Easy Gingernut Biscuits

“Not all of us can do great things. But we can do small things with great love.” – Mother Teresa

One of the reasons Scruff and I decided to start a food blog is because food, and cooking in particular, is a very big part of how we’ve always shown the other we care. Sharing the food we love through a blog is an extension of this.

Gingernut Bisc 5.1

In the fifteen or so years we’ve been together we’ve created many memories involving food. These include Scruff making me really good two minute noodles at five am while I lay passed out after a big night of partying, Scruff bringing me a care package of my favourite snacks in the lead up to my exams, Scruff making me soup whenever I’m sick, and so on. For my part I’ve consistently eaten half of Scruff’s meal as well as all of my own every time we go out, I’ve polished off anything he’s handed me to hold while he ducks out of the room for just a second, aaaand I regularly cook things I know he doesn’t like then leave him to fend for himself.

Gingernut Bisc 3.1

Anyway there comes a time in every relationship where you have to start pulling your weight, and my time came one night when Scruff asked if I could bake him some biscuits. He rarely asks for anything from me ever, and I was feeling sufficiently guilty for making another large batch of vegetable soup which I knew he wouldn’t eat, so despite feeling pretty tired I pulled out my Women’s Weekly Cakes, Biscuits & Slices book and baked him a tray of his favourite biscuit – the gingernut biscuit. You can find a copy of the recipe here.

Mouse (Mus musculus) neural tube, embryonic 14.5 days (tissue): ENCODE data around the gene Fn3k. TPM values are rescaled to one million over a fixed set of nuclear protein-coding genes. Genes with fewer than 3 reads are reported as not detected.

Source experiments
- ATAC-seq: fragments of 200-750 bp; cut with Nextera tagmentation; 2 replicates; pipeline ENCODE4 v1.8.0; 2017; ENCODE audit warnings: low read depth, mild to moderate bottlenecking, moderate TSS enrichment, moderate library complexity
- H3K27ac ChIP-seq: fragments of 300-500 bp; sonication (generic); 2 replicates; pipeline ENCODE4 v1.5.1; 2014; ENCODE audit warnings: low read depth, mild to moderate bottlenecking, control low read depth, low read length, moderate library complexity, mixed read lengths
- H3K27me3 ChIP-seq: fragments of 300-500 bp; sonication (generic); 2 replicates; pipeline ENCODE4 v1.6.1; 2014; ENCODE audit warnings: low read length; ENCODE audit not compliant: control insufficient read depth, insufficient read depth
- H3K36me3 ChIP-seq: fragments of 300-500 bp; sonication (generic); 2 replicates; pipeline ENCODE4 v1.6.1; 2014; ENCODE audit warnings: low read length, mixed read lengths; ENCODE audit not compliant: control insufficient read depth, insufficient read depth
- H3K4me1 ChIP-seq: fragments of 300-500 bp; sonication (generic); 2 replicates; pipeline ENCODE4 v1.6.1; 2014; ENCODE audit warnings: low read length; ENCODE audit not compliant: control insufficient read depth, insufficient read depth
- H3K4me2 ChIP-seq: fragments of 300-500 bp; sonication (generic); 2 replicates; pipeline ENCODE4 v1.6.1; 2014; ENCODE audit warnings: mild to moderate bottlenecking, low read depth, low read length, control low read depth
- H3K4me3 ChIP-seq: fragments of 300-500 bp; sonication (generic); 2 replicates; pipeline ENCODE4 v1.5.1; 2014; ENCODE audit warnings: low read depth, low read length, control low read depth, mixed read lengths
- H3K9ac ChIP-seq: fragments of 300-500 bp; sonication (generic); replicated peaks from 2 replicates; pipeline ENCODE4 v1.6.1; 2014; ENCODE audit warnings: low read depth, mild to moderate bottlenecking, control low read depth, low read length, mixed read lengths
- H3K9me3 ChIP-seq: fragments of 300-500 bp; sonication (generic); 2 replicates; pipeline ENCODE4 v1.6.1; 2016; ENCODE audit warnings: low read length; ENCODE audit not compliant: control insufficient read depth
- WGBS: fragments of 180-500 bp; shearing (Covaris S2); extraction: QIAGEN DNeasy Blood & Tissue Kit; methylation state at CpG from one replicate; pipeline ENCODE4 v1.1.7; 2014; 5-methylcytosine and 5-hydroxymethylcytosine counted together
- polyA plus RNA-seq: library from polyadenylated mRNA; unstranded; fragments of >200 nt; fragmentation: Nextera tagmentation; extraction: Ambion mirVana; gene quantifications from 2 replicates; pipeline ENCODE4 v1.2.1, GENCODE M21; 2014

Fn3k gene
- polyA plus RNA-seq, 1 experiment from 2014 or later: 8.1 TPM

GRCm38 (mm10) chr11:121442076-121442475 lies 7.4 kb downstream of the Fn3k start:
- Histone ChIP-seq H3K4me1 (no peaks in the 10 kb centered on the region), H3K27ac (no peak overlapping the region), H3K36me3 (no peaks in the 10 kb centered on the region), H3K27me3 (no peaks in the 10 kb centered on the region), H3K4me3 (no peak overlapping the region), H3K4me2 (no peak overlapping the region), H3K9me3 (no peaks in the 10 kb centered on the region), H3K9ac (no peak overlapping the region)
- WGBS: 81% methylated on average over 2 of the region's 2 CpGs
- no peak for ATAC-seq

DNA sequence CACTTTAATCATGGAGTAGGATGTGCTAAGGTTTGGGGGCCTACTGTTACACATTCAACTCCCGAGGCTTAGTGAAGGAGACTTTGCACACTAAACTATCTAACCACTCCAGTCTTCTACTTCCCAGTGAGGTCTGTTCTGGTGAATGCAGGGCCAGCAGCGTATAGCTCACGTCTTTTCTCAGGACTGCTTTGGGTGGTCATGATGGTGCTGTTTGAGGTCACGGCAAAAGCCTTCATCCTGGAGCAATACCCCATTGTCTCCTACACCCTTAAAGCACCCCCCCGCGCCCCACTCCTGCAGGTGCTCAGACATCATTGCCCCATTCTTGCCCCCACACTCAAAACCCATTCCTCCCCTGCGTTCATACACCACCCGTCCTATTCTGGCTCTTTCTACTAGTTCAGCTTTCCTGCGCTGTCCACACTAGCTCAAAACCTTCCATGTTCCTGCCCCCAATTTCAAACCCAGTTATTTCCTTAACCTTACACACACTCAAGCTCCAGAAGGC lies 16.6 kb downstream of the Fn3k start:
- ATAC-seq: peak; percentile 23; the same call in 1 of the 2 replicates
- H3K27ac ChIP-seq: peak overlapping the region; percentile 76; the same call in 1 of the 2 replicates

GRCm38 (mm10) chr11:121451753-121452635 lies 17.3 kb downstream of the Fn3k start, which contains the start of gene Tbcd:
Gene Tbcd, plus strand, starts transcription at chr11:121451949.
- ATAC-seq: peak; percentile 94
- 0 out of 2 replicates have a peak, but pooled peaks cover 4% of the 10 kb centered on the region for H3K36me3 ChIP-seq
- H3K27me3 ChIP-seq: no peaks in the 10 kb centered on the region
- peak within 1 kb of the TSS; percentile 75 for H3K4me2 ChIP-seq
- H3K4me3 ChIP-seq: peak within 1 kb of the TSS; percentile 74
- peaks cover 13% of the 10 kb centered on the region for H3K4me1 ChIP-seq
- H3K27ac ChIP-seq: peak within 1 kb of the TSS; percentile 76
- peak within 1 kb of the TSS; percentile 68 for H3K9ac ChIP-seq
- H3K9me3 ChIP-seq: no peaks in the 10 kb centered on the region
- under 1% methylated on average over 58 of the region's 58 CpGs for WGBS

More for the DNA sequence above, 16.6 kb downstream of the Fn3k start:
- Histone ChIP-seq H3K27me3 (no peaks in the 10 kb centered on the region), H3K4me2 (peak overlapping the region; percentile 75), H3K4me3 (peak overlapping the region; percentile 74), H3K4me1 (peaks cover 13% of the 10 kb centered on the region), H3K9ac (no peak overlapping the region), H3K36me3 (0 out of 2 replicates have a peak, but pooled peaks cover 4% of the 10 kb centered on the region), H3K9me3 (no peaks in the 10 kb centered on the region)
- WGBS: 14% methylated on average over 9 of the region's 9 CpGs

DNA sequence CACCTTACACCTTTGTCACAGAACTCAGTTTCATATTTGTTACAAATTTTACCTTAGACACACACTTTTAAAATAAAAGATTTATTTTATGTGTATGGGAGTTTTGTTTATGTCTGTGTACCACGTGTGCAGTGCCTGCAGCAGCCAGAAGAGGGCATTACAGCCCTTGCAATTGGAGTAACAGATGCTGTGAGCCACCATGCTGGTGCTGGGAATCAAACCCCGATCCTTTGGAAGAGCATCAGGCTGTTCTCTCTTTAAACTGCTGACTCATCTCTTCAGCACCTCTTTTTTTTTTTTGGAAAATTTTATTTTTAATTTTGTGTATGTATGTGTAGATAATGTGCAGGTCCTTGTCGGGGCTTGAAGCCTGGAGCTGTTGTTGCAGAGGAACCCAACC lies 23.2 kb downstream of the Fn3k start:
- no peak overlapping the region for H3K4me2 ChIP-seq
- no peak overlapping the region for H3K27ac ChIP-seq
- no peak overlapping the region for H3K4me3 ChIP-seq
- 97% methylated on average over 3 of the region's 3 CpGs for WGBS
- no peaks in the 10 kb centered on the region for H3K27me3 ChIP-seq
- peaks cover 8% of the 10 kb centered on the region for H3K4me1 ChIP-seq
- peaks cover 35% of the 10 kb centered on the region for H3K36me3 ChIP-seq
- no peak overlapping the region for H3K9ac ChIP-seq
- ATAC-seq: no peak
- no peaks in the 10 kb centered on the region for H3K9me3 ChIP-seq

Gingernut Bisc 6.1

I was feeling pretty good about doing something nice for him, but things didn’t turn out so great and I ended up with a burnt batch of biscuits. What followed was two weeks of me obsessively making nothing but gingernut biscuits (while Scruff made real food for us) until I got the biscuits exactly the way I wanted. Once my recipe was perfected I packaged up the best ones and gave them away to friends, leaving the reject ones for me and Scruff.

So I’m still not pulling my weight in the food department, but I have spent some time reflecting that baking a person’s favourite biscuits – and perhaps making a cup of tea to go with them – is one of those small acts that can be done with great love. Is there someone in your life who could do with such an act?

– Steph

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Gingernut Biscuits

  • Servings: Makes 35
  • Difficulty: Medium
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  • 90 grams butter
  • 75 grams brown sugar
  • 1/3 cup golden syrup
  • 1/8 teaspoon salt
  • 200 grams plain flour
  • 3/4 teaspoon bicarbonate of soda
  • 1 tablespoon ground ginger, plus an extra 1/2 teaspoon if you want a stronger flavour (see Note 1)
  • 1 teaspoon ground cinnamon
  • 4 whole cloves, finely crushed
  • Icing sugar for dusting (see Note 2)


  1. Place the butter, brown sugar, golden syrup and salt in a medium saucepan. Melt over medium heat, then remove from heat.